In this blog, we’ll compare networking safety solutions, including relay-, PLC-, and ethernet-based safety solutions.
It was not too long ago that a safety circuit used safety relays or safety-rated input/output devices. Well, times have changed. Using your ethernet network to connect all the on-machine safety devices is now a great alternative.
Safety relays have always been the de facto networking safety solution for most safety applications. Relays are inexpensive, easy to commission, and they achieve all the safety levels that are required for global standards compliance. Relays are not perfect; when a circuit becomes complex, wiring can get complicated and difficult to diagnose problems.
What if your safety circuit has a lot of on-machine devices? Do you wire them in series or home run them all back to the main electrical enclosure? Some new safety standards (EN ISO 14119) will not allow series wiring for all designs and running all the devices back to the main panel can be labor-intensive.
Safety relays have one additional shortcoming: which device is the issue? Troubleshooting can be difficult when a lot of devices are in the circuit. Unless an auxiliary contact on each device is wired to a PLC input, you cannot get the status of individual devices.
The second networking safety solution that has become popular in recent years is a safety-rated PLC and input/output modules. This solution can provide the same level of safety that you get with a relay and fixes an important issue. When each device is wired to its own input, the status of each of them is known and can be visualized on an HMI or with indictors.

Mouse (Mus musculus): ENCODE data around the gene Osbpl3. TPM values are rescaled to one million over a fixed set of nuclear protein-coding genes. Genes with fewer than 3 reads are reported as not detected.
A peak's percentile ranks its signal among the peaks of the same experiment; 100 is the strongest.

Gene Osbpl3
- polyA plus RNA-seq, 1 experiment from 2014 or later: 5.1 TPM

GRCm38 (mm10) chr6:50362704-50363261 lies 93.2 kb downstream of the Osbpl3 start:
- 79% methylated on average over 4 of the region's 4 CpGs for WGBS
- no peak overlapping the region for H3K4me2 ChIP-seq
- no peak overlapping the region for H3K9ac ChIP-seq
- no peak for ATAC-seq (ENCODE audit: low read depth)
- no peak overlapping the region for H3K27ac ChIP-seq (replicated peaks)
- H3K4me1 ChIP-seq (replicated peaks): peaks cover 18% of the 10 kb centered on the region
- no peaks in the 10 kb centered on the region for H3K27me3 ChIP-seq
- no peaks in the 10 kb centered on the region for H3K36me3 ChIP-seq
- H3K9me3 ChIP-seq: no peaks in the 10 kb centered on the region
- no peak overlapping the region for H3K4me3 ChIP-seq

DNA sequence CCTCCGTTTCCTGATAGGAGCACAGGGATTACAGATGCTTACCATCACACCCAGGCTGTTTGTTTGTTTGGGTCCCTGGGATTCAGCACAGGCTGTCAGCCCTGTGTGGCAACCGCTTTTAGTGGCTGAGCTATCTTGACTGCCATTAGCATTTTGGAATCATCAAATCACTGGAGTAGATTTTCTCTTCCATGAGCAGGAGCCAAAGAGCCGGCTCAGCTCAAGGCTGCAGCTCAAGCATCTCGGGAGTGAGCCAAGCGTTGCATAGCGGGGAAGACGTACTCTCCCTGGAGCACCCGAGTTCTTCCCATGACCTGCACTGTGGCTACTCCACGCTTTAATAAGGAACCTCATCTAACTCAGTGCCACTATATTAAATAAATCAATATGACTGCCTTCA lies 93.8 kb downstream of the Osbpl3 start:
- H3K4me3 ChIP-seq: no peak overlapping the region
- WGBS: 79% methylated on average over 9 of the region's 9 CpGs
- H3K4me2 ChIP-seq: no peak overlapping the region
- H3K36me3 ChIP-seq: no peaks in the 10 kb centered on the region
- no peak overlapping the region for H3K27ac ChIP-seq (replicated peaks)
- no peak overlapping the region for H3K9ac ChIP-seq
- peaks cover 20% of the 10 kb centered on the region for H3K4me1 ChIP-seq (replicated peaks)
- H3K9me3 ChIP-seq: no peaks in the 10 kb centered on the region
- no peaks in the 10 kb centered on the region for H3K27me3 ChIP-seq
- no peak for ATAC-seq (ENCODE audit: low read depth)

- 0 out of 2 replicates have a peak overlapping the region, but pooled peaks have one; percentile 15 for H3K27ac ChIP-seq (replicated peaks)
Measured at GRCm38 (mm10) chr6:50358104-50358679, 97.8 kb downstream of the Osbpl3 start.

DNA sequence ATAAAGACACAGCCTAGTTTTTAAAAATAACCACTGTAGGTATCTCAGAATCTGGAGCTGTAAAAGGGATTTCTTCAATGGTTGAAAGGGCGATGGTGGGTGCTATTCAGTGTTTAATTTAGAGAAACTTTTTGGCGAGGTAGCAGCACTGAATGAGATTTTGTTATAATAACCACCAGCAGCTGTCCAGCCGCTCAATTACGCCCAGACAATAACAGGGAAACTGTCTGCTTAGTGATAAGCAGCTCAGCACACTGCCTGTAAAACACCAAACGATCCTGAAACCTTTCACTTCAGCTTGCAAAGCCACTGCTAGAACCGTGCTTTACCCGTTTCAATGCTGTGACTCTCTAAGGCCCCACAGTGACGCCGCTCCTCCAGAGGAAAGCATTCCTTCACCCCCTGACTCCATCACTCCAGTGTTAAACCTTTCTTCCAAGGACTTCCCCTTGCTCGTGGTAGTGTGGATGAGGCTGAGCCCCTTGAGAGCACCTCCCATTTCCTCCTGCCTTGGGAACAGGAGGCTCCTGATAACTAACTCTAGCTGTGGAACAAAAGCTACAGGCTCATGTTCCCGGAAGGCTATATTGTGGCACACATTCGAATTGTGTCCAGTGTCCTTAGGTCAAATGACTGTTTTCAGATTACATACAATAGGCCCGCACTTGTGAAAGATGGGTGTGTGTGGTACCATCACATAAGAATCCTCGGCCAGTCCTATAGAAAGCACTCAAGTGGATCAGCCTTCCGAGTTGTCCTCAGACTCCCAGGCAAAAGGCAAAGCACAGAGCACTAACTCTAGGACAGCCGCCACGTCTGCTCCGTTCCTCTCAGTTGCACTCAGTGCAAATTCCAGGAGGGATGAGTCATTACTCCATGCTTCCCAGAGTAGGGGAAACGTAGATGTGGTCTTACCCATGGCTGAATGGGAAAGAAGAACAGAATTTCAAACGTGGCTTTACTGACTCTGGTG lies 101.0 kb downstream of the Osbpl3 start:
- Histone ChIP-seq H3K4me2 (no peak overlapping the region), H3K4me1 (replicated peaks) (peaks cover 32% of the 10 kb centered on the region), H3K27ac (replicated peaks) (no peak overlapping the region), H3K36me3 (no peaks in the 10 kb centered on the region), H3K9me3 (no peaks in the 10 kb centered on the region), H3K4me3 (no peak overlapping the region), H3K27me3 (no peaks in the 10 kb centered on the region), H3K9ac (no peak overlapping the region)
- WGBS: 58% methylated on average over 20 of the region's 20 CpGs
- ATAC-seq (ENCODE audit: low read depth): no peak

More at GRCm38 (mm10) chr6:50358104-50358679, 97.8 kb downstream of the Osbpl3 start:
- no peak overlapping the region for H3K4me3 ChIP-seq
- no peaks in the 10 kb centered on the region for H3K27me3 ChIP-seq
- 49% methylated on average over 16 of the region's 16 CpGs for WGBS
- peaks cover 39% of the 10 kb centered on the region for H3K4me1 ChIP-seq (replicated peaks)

A safety PLC-based solution can fix many of the things that we do not get with the safety relay. We get point-by-point diagnostic information and status. Wiring all the on-machine devices back to the PLC is also labor-intensive. Additionally, the input/output modules can drive the cost of this solution way up.
What if you could run DC power and an ethernet cable to your on-machine devices and reach the same level of safety (Cat 3-4, PLd-PLe)? An ethernet-based solution checks all the boxes for a contemporary networking safety solution. Safety devices with integrated ethernet are now available for safety light curtains, laser scanners, and locking door switches. Ethernet safety devices also include ports, so daisy chaining can be done on applications that require multiple switches or presence sensing components. No more home runs to the main enclosure.
Most common safety functions have prewritten and tested logic that has been created, so integration is fast and simple and meets all the global standards. In many cases, HMI faceplates have been created to include control and status of the individual devices.
In summary, if your application is complicated, requires status or control of the induvial devices, you should consider a PLC-based or ethernet solution. Another consideration is the rating of the safety design. A relay/hardwired solution may make it difficult to achieve the desired rating. And finally, what kind of budget do you have to perform all of the wiring, ethernet will be the fastest to manufacture and commission. We can help you find the right networking safety solutions. Contact us today!